United States v. American Library Association

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United States v. American Library Association
Seal of the United States Supreme Court.svg
Argued March 5, 2003
Decided June 23, 2005
Full case name United States, et al., Appellants v. American Library Association, Inc., et al.
Citations 539 U.S. 194 (more)
Argument Oral argument
Holding
Congress has the authority to require libraries to censor internet content in order to receive federal funding.
Court membership
Case opinions
Majority Rehnquist, joined by O'Connor, Scalia, Thomas
Concurrence Kennedy
Concurrence Breyer
Dissent Stevens
Dissent Souter, joined by Ginsburg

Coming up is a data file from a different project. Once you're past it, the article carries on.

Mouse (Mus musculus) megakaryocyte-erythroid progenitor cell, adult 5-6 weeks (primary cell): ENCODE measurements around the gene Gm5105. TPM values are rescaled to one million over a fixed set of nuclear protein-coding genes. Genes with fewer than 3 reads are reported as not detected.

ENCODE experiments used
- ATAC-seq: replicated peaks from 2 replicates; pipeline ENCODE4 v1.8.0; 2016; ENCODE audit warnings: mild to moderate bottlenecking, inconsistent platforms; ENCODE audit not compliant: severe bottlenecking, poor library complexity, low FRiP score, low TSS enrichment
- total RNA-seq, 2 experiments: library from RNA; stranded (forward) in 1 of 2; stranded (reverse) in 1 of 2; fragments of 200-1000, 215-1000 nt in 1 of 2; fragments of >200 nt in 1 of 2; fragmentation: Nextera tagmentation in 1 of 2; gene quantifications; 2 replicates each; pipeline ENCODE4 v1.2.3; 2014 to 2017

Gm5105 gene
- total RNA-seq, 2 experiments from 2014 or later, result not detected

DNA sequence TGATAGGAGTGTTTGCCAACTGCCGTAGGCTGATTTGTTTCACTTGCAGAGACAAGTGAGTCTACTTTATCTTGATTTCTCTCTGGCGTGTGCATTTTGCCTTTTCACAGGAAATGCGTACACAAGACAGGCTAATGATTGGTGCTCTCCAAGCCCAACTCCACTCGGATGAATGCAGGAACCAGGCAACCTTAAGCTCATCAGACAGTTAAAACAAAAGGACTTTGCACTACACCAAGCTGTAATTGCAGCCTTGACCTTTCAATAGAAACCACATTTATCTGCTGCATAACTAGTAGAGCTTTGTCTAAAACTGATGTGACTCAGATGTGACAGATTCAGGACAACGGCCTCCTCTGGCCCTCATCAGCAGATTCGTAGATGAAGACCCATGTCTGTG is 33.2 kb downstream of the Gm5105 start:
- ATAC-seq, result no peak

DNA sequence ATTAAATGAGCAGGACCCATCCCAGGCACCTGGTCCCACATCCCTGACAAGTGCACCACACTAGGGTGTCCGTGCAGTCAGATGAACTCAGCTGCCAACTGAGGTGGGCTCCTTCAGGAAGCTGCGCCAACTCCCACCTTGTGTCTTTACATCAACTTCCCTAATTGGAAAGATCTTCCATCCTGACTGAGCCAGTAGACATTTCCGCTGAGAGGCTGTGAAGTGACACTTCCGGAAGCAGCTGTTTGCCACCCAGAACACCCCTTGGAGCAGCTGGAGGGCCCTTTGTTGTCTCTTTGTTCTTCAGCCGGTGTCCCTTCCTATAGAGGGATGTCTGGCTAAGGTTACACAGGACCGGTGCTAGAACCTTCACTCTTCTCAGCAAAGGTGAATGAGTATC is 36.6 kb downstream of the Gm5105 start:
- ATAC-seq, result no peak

United States v. American Library Association, 539 U.S. 194 (2003), was a decision in which the United States Supreme Court ruled that the United States Congress has the authority to require public schools and libraries receiving E-Rate discounts to install web filtering software as a condition of receiving federal funding. In a 6-3 ruling the Supreme Court ruled that: 1.) public libraries' use of Internet filtering software does not violate their patrons' First Amendment rights; 2.) The Children's Internet Protection Act is not unconstitutional.[1]

Facts[edit]